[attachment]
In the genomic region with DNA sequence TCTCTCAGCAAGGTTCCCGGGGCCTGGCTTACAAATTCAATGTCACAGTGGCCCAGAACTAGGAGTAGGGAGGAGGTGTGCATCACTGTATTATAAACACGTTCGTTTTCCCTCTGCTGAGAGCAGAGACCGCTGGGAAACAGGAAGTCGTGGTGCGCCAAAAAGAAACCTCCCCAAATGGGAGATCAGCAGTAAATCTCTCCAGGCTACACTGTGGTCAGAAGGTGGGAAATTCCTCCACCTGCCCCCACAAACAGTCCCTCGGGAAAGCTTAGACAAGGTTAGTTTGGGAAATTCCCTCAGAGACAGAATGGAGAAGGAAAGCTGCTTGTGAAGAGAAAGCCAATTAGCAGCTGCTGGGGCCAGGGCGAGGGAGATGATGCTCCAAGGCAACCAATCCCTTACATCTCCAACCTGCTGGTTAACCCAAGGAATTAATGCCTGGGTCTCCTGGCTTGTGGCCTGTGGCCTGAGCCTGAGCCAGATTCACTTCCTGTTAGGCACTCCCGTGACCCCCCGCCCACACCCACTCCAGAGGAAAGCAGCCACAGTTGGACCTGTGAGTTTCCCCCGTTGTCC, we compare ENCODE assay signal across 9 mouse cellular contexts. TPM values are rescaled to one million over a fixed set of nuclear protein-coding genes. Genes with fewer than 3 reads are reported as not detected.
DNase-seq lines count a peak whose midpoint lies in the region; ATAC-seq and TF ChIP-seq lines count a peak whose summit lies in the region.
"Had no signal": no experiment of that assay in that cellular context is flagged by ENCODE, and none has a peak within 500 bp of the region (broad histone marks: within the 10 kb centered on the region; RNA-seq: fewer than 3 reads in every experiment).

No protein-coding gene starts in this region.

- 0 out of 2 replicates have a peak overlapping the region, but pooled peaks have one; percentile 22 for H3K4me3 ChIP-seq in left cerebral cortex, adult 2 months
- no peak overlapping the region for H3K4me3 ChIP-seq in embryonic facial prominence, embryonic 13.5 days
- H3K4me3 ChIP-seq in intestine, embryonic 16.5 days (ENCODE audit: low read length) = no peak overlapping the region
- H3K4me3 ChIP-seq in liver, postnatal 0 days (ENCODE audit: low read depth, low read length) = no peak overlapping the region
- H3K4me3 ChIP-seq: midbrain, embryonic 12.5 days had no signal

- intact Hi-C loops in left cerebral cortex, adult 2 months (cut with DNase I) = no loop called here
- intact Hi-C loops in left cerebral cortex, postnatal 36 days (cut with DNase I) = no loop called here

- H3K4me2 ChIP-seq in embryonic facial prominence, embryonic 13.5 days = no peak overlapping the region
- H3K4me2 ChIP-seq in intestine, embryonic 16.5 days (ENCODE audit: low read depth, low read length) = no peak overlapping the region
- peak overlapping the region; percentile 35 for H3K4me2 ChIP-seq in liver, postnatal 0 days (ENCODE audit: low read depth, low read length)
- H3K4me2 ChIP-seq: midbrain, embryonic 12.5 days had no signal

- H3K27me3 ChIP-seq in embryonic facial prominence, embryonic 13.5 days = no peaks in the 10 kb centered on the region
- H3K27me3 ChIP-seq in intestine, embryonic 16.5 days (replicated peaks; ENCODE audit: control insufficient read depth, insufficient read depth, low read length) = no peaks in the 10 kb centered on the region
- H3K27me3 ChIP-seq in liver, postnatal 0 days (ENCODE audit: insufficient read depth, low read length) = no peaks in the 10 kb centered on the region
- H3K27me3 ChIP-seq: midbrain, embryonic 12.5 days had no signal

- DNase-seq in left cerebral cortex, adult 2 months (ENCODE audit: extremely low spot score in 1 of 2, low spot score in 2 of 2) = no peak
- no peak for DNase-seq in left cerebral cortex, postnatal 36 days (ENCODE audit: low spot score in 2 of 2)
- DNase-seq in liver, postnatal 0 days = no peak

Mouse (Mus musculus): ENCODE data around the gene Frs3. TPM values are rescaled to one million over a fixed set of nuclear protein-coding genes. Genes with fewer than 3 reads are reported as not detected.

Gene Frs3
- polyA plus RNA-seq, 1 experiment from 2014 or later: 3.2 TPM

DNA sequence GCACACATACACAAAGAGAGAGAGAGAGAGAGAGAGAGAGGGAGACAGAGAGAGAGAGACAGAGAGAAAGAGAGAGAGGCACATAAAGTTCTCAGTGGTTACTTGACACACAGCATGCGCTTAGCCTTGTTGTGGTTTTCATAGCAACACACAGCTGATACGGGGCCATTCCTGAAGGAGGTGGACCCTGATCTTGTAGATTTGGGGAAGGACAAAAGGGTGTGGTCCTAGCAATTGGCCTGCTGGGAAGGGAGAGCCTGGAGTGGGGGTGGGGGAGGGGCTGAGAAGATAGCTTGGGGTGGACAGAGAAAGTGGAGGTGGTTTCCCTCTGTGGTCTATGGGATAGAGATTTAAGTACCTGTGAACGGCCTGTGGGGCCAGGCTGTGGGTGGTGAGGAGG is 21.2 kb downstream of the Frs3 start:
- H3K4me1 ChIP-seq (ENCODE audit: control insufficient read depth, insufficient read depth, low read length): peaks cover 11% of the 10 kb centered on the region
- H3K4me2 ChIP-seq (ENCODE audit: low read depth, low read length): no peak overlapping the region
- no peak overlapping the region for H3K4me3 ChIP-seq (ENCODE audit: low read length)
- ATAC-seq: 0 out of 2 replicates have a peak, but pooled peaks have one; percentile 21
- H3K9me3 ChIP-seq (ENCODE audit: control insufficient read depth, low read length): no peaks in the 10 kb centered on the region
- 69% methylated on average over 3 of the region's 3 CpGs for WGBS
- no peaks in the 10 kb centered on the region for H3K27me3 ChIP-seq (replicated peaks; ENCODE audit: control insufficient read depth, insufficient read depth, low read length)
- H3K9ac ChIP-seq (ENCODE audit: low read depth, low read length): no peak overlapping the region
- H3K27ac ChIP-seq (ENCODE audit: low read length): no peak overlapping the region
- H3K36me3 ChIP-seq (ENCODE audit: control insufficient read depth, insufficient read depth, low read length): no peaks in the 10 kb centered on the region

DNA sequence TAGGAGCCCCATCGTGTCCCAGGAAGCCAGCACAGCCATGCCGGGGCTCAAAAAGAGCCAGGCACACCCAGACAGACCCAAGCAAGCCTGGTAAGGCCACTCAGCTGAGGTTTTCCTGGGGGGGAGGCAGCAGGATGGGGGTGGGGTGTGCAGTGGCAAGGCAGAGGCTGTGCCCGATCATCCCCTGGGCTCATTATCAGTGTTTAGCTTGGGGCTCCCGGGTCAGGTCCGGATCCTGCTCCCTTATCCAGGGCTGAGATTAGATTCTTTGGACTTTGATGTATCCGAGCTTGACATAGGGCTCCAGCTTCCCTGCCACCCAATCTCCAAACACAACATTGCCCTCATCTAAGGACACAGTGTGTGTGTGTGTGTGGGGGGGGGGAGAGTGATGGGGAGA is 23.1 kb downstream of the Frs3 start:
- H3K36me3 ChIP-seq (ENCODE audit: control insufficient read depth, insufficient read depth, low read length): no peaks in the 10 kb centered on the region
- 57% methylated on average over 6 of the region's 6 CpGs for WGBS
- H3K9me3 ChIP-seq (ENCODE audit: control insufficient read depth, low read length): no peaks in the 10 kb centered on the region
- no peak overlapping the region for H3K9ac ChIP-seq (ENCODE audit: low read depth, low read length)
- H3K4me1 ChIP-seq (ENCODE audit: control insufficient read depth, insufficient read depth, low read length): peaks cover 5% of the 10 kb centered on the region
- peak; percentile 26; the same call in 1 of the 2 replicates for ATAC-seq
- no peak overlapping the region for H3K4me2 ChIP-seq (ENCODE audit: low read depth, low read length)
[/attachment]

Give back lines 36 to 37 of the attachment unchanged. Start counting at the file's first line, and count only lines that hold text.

- H3K36me3 ChIP-seq (ENCODE audit: control insufficient read depth, insufficient read depth, low read length): no peaks in the 10 kb centered on the region

DNA sequence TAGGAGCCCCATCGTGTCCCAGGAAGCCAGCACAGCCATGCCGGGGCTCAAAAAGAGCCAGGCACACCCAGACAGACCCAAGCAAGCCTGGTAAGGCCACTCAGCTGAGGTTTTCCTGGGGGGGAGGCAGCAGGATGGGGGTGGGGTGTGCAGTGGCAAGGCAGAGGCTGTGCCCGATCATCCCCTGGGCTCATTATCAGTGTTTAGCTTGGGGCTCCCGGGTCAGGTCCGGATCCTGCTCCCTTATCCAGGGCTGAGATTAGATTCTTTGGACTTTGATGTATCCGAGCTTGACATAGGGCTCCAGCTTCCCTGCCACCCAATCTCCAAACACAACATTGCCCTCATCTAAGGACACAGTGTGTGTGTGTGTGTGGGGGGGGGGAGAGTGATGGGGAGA is 23.1 kb downstream of the Frs3 start: